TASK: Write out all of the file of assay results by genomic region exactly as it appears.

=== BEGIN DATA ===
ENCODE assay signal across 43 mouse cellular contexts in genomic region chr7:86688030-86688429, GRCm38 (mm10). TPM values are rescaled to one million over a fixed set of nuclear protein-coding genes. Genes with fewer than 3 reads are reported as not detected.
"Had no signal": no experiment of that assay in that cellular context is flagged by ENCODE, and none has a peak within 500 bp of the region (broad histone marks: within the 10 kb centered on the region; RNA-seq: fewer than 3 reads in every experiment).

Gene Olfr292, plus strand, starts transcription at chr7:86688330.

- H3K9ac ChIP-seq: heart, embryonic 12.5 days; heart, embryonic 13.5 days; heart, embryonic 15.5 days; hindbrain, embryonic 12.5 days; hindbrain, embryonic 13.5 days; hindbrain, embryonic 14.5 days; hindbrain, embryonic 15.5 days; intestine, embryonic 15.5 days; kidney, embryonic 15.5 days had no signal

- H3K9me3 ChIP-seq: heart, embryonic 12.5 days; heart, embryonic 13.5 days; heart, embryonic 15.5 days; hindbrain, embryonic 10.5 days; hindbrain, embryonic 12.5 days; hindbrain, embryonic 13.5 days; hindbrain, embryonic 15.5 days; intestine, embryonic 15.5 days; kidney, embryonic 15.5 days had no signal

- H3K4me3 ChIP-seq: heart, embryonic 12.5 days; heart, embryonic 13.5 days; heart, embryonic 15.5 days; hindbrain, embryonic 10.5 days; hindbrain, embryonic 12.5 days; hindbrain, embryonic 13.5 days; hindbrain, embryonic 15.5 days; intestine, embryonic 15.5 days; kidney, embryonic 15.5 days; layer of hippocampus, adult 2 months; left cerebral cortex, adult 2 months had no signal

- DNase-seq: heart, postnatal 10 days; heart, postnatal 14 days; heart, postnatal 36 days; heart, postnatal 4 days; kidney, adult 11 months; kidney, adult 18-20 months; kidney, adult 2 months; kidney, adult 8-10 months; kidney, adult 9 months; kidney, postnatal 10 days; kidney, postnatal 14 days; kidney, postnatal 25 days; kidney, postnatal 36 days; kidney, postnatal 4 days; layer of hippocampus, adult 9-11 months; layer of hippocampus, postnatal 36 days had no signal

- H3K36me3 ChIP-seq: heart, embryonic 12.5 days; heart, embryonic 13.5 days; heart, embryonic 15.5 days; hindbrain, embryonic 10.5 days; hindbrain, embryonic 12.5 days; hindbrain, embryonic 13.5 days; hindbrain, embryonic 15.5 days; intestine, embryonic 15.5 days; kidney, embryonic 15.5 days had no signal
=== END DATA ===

ENCODE assay signal across 43 mouse cellular contexts in genomic region chr7:86688030-86688429, GRCm38 (mm10). TPM values are rescaled to one million over a fixed set of nuclear protein-coding genes. Genes with fewer than 3 reads are reported as not detected.
"Had no signal": no experiment of that assay in that cellular context is flagged by ENCODE, and none has a peak within 500 bp of the region (broad histone marks: within the 10 kb centered on the region; RNA-seq: fewer than 3 reads in every experiment).

Gene Olfr292, plus strand, starts transcription at chr7:86688330.

- H3K9ac ChIP-seq: heart, embryonic 12.5 days; heart, embryonic 13.5 days; heart, embryonic 15.5 days; hindbrain, embryonic 12.5 days; hindbrain, embryonic 13.5 days; hindbrain, embryonic 14.5 days; hindbrain, embryonic 15.5 days; intestine, embryonic 15.5 days; kidney, embryonic 15.5 days had no signal

- H3K9me3 ChIP-seq: heart, embryonic 12.5 days; heart, embryonic 13.5 days; heart, embryonic 15.5 days; hindbrain, embryonic 10.5 days; hindbrain, embryonic 12.5 days; hindbrain, embryonic 13.5 days; hindbrain, embryonic 15.5 days; intestine, embryonic 15.5 days; kidney, embryonic 15.5 days had no signal

- H3K4me3 ChIP-seq: heart, embryonic 12.5 days; heart, embryonic 13.5 days; heart, embryonic 15.5 days; hindbrain, embryonic 10.5 days; hindbrain, embryonic 12.5 days; hindbrain, embryonic 13.5 days; hindbrain, embryonic 15.5 days; intestine, embryonic 15.5 days; kidney, embryonic 15.5 days; layer of hippocampus, adult 2 months; left cerebral cortex, adult 2 months had no signal

- DNase-seq: heart, postnatal 10 days; heart, postnatal 14 days; heart, postnatal 36 days; heart, postnatal 4 days; kidney, adult 11 months; kidney, adult 18-20 months; kidney, adult 2 months; kidney, adult 8-10 months; kidney, adult 9 months; kidney, postnatal 10 days; kidney, postnatal 14 days; kidney, postnatal 25 days; kidney, postnatal 36 days; kidney, postnatal 4 days; layer of hippocampus, adult 9-11 months; layer of hippocampus, postnatal 36 days had no signal

- H3K36me3 ChIP-seq: heart, embryonic 12.5 days; heart, embryonic 13.5 days; heart, embryonic 15.5 days; hindbrain, embryonic 10.5 days; hindbrain, embryonic 12.5 days; hindbrain, embryonic 13.5 days; hindbrain, embryonic 15.5 days; intestine, embryonic 15.5 days; kidney, embryonic 15.5 days had no signal